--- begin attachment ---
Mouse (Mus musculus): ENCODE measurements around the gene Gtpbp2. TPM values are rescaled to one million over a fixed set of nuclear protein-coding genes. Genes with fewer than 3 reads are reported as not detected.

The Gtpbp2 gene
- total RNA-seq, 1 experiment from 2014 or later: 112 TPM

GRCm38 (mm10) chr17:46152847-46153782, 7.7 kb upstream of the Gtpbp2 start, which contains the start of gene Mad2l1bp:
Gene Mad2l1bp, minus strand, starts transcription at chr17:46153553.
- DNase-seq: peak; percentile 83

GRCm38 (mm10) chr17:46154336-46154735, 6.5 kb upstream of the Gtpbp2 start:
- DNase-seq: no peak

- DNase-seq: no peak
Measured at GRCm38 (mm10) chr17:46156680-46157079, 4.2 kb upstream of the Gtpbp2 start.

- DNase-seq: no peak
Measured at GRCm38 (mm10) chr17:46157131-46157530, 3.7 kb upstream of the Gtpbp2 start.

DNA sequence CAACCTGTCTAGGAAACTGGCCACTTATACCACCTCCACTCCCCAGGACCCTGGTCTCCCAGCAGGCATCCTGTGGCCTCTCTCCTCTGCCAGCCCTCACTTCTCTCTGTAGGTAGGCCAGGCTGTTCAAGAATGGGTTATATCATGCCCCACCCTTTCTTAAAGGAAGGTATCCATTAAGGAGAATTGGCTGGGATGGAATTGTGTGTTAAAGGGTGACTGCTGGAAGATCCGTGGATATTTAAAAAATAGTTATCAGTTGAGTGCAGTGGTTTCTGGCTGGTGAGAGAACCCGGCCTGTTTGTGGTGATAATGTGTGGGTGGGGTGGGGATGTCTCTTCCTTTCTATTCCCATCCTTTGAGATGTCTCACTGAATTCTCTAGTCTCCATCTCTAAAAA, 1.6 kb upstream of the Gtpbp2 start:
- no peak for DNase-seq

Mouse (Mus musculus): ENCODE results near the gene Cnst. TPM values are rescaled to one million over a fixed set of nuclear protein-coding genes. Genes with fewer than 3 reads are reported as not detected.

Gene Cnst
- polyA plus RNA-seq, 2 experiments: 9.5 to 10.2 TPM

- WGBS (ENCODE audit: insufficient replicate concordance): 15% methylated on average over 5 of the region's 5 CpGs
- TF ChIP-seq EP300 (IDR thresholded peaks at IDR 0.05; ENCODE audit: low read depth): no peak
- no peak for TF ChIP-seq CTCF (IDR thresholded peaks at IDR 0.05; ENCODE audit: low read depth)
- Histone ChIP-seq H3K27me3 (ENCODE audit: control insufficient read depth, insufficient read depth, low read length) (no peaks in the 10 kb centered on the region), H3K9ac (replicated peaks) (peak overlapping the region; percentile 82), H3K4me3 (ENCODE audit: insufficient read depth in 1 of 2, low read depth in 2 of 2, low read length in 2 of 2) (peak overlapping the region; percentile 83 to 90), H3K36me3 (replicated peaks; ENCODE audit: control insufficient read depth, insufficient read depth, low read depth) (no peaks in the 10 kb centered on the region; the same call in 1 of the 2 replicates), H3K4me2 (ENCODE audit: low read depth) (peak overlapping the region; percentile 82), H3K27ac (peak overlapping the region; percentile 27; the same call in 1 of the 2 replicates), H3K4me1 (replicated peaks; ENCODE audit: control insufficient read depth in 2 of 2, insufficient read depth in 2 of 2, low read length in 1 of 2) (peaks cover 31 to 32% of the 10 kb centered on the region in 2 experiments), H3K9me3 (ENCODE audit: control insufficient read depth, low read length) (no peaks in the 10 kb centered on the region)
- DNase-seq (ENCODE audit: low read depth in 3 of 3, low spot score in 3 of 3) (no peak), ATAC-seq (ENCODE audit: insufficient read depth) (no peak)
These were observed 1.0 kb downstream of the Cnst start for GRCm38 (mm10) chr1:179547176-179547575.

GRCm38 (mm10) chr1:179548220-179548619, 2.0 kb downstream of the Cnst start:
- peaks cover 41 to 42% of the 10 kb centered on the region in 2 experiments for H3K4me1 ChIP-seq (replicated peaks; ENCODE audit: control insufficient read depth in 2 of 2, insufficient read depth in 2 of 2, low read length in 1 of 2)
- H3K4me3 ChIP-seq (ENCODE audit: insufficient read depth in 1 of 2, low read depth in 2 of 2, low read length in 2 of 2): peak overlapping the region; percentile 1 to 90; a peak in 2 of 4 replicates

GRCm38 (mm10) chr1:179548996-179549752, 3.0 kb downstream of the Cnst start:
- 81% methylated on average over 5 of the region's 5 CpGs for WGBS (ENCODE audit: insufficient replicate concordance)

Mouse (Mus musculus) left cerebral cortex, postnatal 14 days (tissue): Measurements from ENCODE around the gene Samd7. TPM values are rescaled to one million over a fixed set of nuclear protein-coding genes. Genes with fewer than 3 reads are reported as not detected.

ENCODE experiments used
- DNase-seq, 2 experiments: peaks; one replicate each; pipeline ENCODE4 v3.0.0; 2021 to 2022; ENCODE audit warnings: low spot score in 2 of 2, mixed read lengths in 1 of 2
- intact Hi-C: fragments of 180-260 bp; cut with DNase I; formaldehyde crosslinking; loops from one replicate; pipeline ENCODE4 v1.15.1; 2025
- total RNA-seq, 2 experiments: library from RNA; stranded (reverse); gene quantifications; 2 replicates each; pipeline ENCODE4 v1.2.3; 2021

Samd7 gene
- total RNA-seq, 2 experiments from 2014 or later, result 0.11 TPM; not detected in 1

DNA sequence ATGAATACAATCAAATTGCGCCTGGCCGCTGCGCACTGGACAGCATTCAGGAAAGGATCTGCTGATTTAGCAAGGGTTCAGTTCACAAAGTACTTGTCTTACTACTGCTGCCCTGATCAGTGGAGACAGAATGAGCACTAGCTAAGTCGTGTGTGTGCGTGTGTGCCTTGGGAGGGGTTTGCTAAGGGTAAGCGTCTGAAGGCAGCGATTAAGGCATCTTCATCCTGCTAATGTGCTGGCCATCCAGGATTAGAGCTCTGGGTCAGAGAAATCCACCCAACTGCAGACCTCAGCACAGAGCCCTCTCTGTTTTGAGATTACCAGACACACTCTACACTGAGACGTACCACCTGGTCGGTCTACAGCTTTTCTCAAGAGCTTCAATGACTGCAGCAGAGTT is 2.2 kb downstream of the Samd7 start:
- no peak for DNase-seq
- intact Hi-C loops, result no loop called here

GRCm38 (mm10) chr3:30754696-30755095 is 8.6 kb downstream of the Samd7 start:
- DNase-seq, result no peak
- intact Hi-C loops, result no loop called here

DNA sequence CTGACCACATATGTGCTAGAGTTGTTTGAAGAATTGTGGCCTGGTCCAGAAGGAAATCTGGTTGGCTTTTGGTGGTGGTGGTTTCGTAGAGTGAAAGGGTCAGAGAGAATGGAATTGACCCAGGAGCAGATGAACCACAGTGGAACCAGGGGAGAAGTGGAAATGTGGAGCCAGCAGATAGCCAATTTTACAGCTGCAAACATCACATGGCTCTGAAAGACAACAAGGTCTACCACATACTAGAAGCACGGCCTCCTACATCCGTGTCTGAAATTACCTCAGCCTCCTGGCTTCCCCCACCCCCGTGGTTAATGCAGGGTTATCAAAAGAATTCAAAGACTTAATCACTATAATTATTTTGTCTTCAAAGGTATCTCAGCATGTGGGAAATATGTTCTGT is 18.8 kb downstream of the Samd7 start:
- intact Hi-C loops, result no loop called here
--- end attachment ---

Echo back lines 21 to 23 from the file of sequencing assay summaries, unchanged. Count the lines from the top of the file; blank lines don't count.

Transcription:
- Histone ChIP-seq H3K27me3 (ENCODE audit: control insufficient read depth, insufficient read depth, low read length) (no peaks in the 10 kb centered on the region), H3K9ac (replicated peaks) (peak overlapping the region; percentile 82), H3K4me3 (ENCODE audit: insufficient read depth in 1 of 2, low read depth in 2 of 2, low read length in 2 of 2) (peak overlapping the region; percentile 83 to 90), H3K36me3 (replicated peaks; ENCODE audit: control insufficient read depth, insufficient read depth, low read depth) (no peaks in the 10 kb centered on the region; the same call in 1 of the 2 replicates), H3K4me2 (ENCODE audit: low read depth) (peak overlapping the region; percentile 82), H3K27ac (peak overlapping the region; percentile 27; the same call in 1 of the 2 replicates), H3K4me1 (replicated peaks; ENCODE audit: control insufficient read depth in 2 of 2, insufficient read depth in 2 of 2, low read length in 1 of 2) (peaks cover 31 to 32% of the 10 kb centered on the region in 2 experiments), H3K9me3 (ENCODE audit: control insufficient read depth, low read length) (no peaks in the 10 kb centered on the region)
- DNase-seq (ENCODE audit: low read depth in 3 of 3, low spot score in 3 of 3) (no peak), ATAC-seq (ENCODE audit: insufficient read depth) (no peak)
These were observed 1.0 kb downstream of the Cnst start for GRCm38 (mm10) chr1:179547176-179547575.